Womenz Magazine

I Used to Be Normal: Why must I be a teenager in love?

teenager in love

Perceptive and empathetic study of the psycological dynamics of boyband obsession

Early on in Jessica Leski’s delightful Australian documentary on boyband obsession, a One Direction fan expresses her keenness to make the particular Irish soup of which Niall Horan is an avowed fan. What could it be? Do we have a traditional soup?

At such moments, one worries that I Used to Be Normal may be on the point of poking fun at its participants. But that never happens. Though the film is full of laugh-out-loud moments, it remains respectful to its consistently impressive subjects.

It helps that each is admirably self-aware. They understand their fandom may have got a little out of hand. Leski does not laugh at them, but they will occasionally laugh at themselves.

Now a woman in (if she’ll allow us this) early middle- age, Dara, from Sydney, fell for Take That at 12 and is still articulate about the reasons behind her obsession.

Sadia, a Pakistani-American, explains how it took her parents some time to reconcile themselves to her passion for Backstreet Boys. In Melbourne, Susan takes us back to the beginning of it all as she runs through the impact of The Beatles.

Dara is the great theorist here. Not quite turning to whiteboard and overhead projector, she outlines her theories as to the dynamics of boyband obsession. There is often one real musician. There is the most conspicuously cute member. There is sometimes a forgotten one (sorry, Jason Orange).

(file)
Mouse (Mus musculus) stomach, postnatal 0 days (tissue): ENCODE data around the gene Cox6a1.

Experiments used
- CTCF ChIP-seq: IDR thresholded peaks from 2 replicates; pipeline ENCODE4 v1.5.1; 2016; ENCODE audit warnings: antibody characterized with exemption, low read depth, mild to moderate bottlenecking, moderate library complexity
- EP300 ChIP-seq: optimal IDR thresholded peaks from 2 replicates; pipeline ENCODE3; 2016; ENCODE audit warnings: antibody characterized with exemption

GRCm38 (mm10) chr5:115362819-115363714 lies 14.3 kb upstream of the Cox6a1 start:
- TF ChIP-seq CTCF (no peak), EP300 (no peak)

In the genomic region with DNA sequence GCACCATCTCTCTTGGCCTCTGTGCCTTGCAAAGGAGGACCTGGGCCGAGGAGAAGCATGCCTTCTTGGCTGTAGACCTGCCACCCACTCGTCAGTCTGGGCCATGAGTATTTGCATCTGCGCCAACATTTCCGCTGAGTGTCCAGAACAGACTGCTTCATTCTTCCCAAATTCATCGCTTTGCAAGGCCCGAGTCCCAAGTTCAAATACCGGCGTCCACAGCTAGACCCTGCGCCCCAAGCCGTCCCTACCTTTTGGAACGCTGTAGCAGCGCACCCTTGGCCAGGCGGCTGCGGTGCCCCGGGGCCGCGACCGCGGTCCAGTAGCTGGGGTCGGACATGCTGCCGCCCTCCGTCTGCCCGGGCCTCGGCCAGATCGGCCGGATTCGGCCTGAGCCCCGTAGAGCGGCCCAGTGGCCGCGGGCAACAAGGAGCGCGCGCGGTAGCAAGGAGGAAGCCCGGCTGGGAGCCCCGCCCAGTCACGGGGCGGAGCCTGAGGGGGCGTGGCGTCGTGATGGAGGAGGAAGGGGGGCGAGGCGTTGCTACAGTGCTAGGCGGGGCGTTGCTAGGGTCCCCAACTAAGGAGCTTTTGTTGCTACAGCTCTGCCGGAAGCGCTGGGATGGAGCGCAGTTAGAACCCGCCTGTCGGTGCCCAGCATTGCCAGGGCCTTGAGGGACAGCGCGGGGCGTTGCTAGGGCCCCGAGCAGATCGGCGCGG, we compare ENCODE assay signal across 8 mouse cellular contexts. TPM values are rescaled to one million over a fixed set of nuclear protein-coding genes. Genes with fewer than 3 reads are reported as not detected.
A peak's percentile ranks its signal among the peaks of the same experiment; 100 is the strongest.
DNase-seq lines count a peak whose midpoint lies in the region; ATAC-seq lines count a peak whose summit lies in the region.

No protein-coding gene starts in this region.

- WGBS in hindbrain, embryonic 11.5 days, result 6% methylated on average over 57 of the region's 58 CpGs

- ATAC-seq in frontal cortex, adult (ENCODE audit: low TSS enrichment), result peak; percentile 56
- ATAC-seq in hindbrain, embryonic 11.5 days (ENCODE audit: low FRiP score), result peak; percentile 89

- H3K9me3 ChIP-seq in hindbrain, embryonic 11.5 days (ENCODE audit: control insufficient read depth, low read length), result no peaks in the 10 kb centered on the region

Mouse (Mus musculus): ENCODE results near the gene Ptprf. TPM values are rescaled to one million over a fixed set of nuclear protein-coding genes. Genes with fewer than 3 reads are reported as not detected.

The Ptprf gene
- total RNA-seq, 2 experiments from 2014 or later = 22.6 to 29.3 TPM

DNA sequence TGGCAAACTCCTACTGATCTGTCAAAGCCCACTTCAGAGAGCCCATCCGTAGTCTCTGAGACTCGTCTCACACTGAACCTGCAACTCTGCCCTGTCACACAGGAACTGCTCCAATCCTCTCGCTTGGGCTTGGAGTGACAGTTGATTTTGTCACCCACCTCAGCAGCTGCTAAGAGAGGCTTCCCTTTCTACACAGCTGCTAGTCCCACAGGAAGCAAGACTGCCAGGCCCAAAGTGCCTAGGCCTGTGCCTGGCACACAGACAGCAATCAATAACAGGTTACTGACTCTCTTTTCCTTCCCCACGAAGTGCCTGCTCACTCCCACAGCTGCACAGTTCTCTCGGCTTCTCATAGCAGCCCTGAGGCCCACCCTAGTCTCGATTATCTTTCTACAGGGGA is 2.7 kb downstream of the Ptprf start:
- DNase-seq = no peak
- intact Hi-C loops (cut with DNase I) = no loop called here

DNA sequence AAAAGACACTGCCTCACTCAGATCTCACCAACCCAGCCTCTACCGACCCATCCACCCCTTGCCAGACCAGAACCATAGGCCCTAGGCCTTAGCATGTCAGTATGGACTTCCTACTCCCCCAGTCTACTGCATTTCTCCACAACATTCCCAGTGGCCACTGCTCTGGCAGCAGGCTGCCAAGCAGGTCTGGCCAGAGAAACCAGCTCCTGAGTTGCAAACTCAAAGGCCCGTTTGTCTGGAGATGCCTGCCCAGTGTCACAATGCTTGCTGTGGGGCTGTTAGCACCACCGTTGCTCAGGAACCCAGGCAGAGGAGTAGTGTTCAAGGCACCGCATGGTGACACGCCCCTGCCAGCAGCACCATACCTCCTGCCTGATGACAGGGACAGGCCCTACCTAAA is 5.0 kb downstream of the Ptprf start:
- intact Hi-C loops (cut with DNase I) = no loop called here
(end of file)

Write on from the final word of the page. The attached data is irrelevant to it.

Dara’s discussion of how the music accompanied and influenced her life journey is typical of a film that is as much about the personal as the public. Some years after having to give up her career as a promising sprinter, she realised a truth that redefined her sexuality. She didn’t so much love Robbie Williams as want to take on the persona of Robbie Williams.

I Used to Be Normal is not really a film about music. One could easily imagine a similar project explaining how an obsession with football or fantasy literature sustained adolescent experience. But we are left asking one question about this phenomenon.

Though The Beatles were a little different to their successors here – they are the only rock band, for a start – they definitely set the wheels in motion. The Bay City Rollers and the Osmonds firmed up the patterns just a few years later. Pop music continued to thrive, but the classic “boyband” went away for a decade and a half until New Kids on the Block kicked off the current unending wave.

What happened? Why did the formula lapse? Some sociologist is no doubt writing a doctoral dissertation on the topic.

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